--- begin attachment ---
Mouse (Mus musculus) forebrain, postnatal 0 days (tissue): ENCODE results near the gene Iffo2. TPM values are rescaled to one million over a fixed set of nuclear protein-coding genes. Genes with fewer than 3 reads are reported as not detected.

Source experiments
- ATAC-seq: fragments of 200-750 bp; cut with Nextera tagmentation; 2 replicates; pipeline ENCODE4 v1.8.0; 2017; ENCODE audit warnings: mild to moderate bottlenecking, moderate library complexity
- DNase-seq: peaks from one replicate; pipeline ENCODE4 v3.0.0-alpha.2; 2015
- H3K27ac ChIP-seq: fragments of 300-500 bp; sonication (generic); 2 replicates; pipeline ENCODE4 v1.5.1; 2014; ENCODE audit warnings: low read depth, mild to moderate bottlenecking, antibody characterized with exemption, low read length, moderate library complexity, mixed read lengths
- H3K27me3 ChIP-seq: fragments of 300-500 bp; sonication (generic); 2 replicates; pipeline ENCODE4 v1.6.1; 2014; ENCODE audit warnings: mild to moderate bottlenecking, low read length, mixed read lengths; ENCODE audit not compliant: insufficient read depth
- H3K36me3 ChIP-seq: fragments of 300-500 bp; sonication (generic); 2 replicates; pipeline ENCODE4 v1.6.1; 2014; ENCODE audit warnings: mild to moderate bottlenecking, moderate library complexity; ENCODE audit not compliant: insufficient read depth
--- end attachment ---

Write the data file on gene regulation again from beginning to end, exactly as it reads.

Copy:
Mouse (Mus musculus) forebrain, postnatal 0 days (tissue): ENCODE results near the gene Iffo2. TPM values are rescaled to one million over a fixed set of nuclear protein-coding genes. Genes with fewer than 3 reads are reported as not detected.

Source experiments
- ATAC-seq: fragments of 200-750 bp; cut with Nextera tagmentation; 2 replicates; pipeline ENCODE4 v1.8.0; 2017; ENCODE audit warnings: mild to moderate bottlenecking, moderate library complexity
- DNase-seq: peaks from one replicate; pipeline ENCODE4 v3.0.0-alpha.2; 2015
- H3K27ac ChIP-seq: fragments of 300-500 bp; sonication (generic); 2 replicates; pipeline ENCODE4 v1.5.1; 2014; ENCODE audit warnings: low read depth, mild to moderate bottlenecking, antibody characterized with exemption, low read length, moderate library complexity, mixed read lengths
- H3K27me3 ChIP-seq: fragments of 300-500 bp; sonication (generic); 2 replicates; pipeline ENCODE4 v1.6.1; 2014; ENCODE audit warnings: mild to moderate bottlenecking, low read length, mixed read lengths; ENCODE audit not compliant: insufficient read depth
- H3K36me3 ChIP-seq: fragments of 300-500 bp; sonication (generic); 2 replicates; pipeline ENCODE4 v1.6.1; 2014; ENCODE audit warnings: mild to moderate bottlenecking, moderate library complexity; ENCODE audit not compliant: insufficient read depth